Final Thoughts

So yes, in the end, I think travel credits are a bit overrated. (Update: Dustin agrees with me too.) Don’t get me wrong, they are great, but from this point forward I’m not going to let them be a selling point in getting a credit card. A credit card must bring good value to me regardless of the travel credit, because the travel credit forces me to pay cash for my travel. Obviously this year is a bit of extreme for our family due to lighter travel loads (I hope to ramp up again in 2018), but I think I’ve learned a valuable lesson from it.

What do you think, are travel credits overrated or an important part of deciding whether to get a card? Let me know! 

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I've been wondering whether I overrate high annual fee credit cards travel credits. Do they really offset and justify the high annual fees?

Joe
Just an average joe trying to fly his family for less
http://www.asthejoeflies@gmail.com

28 thoughts on “Do we overrate travel credits on high annual fee credit cards?”

  1. Most of the time I agree with you, but there are a few instances where the travel credits are a really nice addition to the card. Here are the ones that I think are the best in order from best to worst:
    1) Ameriprise Amex Plat. I got mine with a 25k MR signup bonus (admittedly not currently available). But you get essentially $400 worth of airline GCs for free since the AF is waived the first year. Plus all the benefits of Amex Plat for free. Side note: the hotel status that this gets you ends when you cancel the Plat, so only signup for this one when you know you’re gonna use that status OR when it comes with the 25k signup bonus.
    2) WF Propel comes with 40k signup bonus, plus a $100 travel credit. I used mine for an AA GC. And b/c the AF is waived the first year, the travel credit is truly free. Also, due to their AF refund policy it should be possible to get 2 $100 travel credits (Flyertalk has positive data points, and I plan to test this out in early July). That’s $200 in airline GCs ON TOP of the signup bonus which is worth at least $400.
    3) CSR. First off, you get it twice so that is $600 worth of travel credit for $450 (25% off). Second, this by far the easiest to use (as you’re aware of). But I’ll also throw out that it counts for Viator bookings. That can get you into a decent number of attractions….making it even easier to use and not mutually exclusive with airline/hotel miles/points.
    4) Prestige. As with CSR, you get this twice, but it’s not nearly as useful as CSR. Also, because of the way Citi does their AF refunds, I was able to get this 3 times by signing up close to the end of the year (check Flyertalk). Plus if you time this with a late in the year Citi checking account signup bonus, you can make a couple hundred bucks off of that and get the reduced AF. I signed up for the Citigold, earned $300 cash for that. Then got the reduced $350 AF on the Prestige (net of $50). And for that I got $750 in airline GCs plus 100k (now 50k) points. Even if you look at the Citigold as cash (and not as an offset of Prestige), you’re still paying $350 for $750 worth of airline GCs (55% off).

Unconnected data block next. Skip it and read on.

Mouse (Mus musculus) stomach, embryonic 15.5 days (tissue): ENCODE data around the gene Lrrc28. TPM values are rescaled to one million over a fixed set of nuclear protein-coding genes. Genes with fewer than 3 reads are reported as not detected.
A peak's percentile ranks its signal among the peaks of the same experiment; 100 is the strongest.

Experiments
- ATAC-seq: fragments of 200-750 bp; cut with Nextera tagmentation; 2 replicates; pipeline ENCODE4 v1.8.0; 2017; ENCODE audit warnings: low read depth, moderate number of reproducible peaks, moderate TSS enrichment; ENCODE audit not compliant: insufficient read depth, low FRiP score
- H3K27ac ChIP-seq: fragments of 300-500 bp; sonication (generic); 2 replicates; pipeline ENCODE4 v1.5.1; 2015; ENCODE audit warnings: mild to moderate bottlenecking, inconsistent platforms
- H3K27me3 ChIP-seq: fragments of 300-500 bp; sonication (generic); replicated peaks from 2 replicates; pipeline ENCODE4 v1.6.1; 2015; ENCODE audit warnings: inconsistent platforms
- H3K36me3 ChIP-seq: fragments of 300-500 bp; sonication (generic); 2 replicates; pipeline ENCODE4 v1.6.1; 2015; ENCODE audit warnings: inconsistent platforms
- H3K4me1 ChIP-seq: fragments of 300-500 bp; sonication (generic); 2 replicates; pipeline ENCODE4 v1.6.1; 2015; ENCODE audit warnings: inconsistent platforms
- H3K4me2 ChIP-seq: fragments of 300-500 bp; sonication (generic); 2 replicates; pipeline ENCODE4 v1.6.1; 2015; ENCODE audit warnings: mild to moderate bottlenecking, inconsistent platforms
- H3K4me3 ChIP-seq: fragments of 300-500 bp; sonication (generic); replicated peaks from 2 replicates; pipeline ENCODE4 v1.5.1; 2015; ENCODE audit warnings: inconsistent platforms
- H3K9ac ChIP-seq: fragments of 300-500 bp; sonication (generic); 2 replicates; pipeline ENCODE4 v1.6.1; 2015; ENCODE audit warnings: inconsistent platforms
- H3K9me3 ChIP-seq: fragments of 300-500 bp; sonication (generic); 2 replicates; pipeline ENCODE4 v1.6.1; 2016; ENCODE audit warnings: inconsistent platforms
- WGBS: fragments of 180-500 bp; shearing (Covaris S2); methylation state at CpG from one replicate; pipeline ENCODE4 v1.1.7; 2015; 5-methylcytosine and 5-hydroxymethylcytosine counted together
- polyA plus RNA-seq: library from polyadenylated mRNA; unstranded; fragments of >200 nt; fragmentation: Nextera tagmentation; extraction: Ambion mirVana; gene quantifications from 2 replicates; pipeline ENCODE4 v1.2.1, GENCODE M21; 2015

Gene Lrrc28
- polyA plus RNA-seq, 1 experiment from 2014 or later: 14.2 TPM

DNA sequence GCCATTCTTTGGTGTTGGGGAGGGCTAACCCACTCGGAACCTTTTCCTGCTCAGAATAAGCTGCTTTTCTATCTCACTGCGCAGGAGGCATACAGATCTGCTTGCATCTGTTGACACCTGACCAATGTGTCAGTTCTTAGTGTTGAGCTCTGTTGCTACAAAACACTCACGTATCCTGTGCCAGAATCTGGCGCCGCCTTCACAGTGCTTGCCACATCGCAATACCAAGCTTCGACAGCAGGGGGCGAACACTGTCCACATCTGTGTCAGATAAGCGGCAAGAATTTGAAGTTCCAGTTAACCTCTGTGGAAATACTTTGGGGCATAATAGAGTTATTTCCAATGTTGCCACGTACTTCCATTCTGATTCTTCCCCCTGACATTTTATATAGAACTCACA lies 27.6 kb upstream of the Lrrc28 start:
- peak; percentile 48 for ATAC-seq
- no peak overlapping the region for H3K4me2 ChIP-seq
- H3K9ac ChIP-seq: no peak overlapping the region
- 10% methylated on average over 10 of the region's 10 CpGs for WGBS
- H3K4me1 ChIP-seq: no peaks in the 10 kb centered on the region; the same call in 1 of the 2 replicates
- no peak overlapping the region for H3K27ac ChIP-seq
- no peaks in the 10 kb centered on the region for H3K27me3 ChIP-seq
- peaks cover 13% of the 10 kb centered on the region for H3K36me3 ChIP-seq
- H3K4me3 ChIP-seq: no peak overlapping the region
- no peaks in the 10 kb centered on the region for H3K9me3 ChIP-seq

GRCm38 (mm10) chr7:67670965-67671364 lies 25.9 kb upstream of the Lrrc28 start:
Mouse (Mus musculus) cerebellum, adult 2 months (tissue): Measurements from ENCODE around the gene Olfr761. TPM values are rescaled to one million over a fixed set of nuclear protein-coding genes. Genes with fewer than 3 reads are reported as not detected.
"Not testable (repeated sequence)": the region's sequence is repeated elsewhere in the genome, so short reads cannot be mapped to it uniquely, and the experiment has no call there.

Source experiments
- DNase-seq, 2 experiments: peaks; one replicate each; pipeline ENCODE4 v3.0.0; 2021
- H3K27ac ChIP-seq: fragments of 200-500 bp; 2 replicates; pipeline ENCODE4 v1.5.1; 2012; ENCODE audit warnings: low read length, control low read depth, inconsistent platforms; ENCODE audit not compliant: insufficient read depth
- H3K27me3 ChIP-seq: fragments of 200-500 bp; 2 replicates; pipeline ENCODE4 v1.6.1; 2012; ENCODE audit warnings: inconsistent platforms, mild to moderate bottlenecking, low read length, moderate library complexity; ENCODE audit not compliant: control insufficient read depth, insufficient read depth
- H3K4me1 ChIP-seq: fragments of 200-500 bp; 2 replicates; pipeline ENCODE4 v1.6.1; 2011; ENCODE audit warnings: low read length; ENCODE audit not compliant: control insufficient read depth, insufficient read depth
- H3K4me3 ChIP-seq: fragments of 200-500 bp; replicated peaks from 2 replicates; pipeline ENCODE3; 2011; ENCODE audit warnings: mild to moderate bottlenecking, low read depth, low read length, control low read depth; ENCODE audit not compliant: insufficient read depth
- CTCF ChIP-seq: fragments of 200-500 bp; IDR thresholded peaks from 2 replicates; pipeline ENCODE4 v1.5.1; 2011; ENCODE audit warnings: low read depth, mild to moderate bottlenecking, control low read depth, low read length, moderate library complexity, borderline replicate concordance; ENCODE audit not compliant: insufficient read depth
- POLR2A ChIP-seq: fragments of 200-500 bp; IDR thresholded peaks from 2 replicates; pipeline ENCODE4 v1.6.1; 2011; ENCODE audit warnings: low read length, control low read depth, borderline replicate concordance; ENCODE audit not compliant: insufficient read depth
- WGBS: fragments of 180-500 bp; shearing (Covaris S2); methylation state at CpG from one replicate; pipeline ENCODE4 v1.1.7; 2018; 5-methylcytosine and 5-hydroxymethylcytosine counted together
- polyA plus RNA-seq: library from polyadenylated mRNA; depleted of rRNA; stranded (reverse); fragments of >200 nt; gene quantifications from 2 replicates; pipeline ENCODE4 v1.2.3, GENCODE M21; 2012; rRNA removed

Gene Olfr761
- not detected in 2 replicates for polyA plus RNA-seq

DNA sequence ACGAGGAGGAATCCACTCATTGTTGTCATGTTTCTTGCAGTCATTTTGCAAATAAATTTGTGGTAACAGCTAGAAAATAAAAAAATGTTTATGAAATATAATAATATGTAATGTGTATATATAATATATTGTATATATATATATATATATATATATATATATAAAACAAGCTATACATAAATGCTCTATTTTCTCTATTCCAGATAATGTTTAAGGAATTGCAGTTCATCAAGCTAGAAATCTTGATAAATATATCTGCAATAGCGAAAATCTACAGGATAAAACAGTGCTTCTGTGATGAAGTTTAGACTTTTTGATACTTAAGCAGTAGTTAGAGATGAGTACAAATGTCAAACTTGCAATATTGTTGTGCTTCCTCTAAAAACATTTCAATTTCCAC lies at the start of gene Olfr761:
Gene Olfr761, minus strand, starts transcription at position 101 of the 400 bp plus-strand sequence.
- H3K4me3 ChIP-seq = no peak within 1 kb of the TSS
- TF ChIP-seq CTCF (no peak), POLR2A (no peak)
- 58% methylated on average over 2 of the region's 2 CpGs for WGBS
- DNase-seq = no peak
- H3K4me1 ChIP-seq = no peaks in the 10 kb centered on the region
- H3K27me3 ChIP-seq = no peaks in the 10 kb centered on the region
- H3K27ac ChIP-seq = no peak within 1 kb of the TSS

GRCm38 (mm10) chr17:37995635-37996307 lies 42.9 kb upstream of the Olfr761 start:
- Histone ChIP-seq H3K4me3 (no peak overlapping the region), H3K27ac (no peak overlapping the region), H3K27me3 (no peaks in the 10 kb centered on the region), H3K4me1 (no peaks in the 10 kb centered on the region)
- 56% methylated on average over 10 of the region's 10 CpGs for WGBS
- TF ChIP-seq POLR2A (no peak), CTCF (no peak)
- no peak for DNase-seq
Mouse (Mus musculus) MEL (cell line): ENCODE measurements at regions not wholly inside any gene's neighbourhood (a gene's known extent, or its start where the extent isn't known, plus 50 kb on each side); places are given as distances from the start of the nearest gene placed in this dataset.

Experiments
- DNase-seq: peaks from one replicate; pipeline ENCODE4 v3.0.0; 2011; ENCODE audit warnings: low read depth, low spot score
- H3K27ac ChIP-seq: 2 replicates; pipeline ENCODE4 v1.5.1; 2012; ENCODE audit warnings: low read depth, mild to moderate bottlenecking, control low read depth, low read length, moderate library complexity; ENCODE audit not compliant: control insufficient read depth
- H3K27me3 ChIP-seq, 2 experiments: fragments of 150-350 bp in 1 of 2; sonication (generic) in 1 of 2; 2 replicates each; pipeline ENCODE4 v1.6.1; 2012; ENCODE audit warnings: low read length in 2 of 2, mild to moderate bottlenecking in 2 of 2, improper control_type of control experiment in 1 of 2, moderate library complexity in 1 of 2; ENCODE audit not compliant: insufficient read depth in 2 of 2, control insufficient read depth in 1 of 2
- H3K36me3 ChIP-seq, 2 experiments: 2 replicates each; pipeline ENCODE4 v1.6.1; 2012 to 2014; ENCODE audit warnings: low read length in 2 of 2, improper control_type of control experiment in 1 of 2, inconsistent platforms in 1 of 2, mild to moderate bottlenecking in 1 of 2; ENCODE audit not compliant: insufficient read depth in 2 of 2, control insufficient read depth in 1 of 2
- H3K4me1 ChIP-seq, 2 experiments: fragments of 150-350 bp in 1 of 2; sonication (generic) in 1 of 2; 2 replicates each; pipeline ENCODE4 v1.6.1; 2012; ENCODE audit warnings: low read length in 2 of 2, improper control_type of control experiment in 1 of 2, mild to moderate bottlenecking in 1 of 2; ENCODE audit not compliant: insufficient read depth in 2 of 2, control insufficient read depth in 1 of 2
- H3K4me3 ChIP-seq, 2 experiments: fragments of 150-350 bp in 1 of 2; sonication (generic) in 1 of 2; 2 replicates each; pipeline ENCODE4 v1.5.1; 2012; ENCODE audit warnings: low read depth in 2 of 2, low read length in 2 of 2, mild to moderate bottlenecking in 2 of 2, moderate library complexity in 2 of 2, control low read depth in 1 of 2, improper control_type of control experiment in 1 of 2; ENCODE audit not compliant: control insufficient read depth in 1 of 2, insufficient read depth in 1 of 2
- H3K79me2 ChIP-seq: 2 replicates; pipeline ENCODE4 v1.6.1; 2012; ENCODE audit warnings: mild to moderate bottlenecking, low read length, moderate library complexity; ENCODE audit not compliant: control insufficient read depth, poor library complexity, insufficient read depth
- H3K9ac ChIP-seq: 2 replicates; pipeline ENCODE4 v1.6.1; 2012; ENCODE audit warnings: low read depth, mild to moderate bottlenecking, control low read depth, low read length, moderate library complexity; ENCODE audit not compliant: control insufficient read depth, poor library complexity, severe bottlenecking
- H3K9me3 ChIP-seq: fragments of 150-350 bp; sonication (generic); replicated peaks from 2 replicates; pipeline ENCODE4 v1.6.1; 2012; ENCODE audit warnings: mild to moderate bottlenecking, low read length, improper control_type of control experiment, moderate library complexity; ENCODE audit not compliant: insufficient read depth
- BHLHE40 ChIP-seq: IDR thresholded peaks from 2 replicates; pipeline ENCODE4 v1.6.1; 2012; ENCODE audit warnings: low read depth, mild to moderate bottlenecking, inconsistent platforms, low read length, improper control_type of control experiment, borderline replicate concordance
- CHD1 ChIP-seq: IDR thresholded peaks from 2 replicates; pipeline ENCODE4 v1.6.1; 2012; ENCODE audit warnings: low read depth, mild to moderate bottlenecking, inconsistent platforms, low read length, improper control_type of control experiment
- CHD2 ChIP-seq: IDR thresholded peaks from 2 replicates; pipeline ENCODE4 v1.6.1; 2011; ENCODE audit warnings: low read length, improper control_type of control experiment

1. Good points. Definitely if the annual fee is waived you’re not fronting any cash which is great! That changes everything, though I still have more gift cards than I know what to do with…

  2. That’s why I’ve argued that the best airline travel credit is on a card like the AMEX Personal gold card bc it is actually free when there’s no annual fee the first year.
    As for a card like the sapphire- annual fee charges $450. You now owe $450. You then spend $300 on an airline ticket. Your balance is temporarily $750! The travel credits kick in and now you’re back to $450.
    When did your annual fee become $150? It didn’t.

  3. You said “Readers, you’ll be happy to know I’ve canceled/downgraded 3 cards since then with 2 more planned for this month”. So which ones are cancelled and which ones are in the pipeline?

  4. If I 1) got approved for the Sapphire Reserve, 2) paid the $450 annual fee, 3) purchased a $300 round trip airline ticket from the West Coast to Chicago, and 4) got a credit of $300, then I received a free airline ticket to Chicago. That free airline ticket is worth $300 to me and therefore, the way I see it, I paid $150 for the use of the credit card. Yes, I still paid out of pocket the $450, but I got a free plane ticket to Chicago that I would not have received if I didn’t pay the fee. Or the way Joe sees it, I paid $300 cash for the plane ride to Chicago and $150 for the use and benefits of the credit card. If I had so many credits from other sources (like other credit cards with travel credits and travel credits directly from the airlines), then maybe I would not have the opportunity to use them all. For the person who travels once in a while, the Sapphire Reserve is worth it to me and the travel credits do make a difference.

    1. Definitely. I think the travel credits make a difference, but they don’t factor in as much in my personal thinking as they used to

  5. Forgive me as I am still quite new at the points/miles game, but isn’t this a case of pay now / fly later? If you pay a fee (up front) in January, but don’t fly/travel until July, you’ve given a $300 advance (as part of the fee). That money has lost any potential for earning intrest (for you) over those 6 months and you’ve given that ability over to the CC/Bank (I get it, that’s their game).